25.  It is concluded that, because the requested records are similar to a personnel file for purposes of 1-210(b)(2), G.S., there is a rebuttable presumption, that the requested complaints reflect that portion of the respondent’s activities that relate to its personnel.

 

26.  The Commission also takes administrative notice of the fact that written complaints about public officers and employees are a common occurrence that regularly relate to an agency’s personnel operations and decisions.  Testimony by the respondent’s witness confirmed that it selects and retains special public defenders based in part on complaints by clients, and that it considered these actions to be personnel decisions, with the difference that special public defenders are considered to be independent contractors, and that the respondent has more control over its regular hourly employees.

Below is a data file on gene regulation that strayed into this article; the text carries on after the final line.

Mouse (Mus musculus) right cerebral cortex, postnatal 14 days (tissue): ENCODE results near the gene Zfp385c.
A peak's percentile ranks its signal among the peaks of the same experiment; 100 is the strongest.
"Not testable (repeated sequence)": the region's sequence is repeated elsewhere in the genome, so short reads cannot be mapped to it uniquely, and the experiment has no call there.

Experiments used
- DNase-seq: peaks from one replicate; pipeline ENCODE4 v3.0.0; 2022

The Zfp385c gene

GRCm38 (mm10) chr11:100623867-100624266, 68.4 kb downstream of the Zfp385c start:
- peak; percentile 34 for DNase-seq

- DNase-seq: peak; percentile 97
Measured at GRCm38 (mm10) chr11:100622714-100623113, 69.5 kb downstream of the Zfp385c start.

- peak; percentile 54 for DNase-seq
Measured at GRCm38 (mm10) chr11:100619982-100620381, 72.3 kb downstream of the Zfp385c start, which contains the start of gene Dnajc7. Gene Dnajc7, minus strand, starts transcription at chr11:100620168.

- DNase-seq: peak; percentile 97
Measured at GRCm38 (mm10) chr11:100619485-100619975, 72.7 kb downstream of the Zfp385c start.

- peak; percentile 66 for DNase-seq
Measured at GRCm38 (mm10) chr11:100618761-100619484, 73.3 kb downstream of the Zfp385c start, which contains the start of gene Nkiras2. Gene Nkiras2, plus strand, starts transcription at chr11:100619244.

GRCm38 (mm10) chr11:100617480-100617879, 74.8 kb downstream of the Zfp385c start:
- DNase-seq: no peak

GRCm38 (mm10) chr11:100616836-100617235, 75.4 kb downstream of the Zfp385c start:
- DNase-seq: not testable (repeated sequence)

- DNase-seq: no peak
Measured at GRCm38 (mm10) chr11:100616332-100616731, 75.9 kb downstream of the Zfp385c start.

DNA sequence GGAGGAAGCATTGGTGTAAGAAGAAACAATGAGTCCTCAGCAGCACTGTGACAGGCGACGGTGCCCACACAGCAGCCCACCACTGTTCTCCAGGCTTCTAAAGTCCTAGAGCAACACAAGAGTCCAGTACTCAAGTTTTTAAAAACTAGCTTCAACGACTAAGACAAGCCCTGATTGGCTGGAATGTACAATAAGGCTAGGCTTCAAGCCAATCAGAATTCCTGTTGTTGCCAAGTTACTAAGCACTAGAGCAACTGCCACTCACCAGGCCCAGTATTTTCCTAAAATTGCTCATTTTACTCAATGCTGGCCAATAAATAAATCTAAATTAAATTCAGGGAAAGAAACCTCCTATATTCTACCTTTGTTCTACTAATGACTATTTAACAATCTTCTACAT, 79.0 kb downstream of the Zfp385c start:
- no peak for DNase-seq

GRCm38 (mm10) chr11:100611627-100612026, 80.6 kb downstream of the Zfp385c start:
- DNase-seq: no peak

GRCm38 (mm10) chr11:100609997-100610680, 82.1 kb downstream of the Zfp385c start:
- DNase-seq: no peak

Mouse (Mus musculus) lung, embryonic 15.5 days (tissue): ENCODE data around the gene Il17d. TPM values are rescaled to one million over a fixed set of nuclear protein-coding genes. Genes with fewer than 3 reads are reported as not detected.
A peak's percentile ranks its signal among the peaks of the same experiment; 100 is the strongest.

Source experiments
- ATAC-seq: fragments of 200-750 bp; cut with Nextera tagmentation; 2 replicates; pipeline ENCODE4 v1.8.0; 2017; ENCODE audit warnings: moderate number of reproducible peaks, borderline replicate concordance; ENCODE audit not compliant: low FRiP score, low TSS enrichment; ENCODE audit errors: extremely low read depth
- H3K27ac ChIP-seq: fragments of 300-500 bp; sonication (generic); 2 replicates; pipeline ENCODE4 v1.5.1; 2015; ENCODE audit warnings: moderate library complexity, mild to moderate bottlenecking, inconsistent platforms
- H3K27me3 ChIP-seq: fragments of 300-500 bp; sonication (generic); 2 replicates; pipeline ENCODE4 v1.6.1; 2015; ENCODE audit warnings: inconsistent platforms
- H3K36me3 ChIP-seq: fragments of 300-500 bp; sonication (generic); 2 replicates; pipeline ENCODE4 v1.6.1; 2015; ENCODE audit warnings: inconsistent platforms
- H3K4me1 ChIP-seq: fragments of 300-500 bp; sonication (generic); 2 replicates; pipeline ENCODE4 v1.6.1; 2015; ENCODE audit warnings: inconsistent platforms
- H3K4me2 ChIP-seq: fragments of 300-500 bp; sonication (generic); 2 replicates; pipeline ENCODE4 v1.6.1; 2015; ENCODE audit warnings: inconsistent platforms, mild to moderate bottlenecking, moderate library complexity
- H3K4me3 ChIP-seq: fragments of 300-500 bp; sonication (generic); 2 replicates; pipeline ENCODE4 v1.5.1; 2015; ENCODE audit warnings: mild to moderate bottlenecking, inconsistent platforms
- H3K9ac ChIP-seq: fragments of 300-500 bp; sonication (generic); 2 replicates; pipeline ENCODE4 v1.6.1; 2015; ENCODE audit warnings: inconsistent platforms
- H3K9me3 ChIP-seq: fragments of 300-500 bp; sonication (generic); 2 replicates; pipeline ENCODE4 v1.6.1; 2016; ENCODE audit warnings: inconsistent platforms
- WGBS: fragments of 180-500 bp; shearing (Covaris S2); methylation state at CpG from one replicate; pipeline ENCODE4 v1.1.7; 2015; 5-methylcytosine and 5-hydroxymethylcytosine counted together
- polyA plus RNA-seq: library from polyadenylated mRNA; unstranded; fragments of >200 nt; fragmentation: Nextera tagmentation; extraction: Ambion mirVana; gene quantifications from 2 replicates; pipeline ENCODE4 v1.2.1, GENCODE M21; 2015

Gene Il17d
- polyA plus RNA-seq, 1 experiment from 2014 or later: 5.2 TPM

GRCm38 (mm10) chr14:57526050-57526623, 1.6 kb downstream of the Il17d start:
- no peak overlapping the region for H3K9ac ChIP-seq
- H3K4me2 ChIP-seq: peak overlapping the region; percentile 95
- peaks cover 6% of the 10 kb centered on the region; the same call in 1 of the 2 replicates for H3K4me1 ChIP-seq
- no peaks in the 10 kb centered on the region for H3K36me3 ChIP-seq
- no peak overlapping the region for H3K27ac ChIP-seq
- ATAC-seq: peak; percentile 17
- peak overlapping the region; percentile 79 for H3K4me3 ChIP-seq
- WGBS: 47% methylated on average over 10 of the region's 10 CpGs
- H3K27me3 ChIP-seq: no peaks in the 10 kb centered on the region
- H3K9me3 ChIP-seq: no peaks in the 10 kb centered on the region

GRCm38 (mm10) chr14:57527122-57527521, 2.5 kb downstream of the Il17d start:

27.  Consistent with this general observation, it is found that the respondent replies to complaints about public defenders in its ordinary course of business.  In general (but not necessarily with respect to the actual requested records concerning Attorney McDonough), that response might range from speaking to the public defender about his or her conduct of the case and agreeing with the public defender that another lawyer should come in on the case; to deciding to immediately not give any more cases to that lawyer; to bringing to the Standing Committee on Special Public Defenders the decision whether or not the lawyer should be receiving any new contracts or new off-contract hourly work; to referring the attorney for disciplinary action by the Statewide Grievance Committee.  Although the intervenor may not be an “employee” of the respondent, but rather an independent contractor, the respondent itself characterized these actions broadly as personnel decisions, and potentially disciplinary decisions, albeit with the term “discipline” taken in a broad sense, that it uses to try to establish the very best pool of public defenders that it can.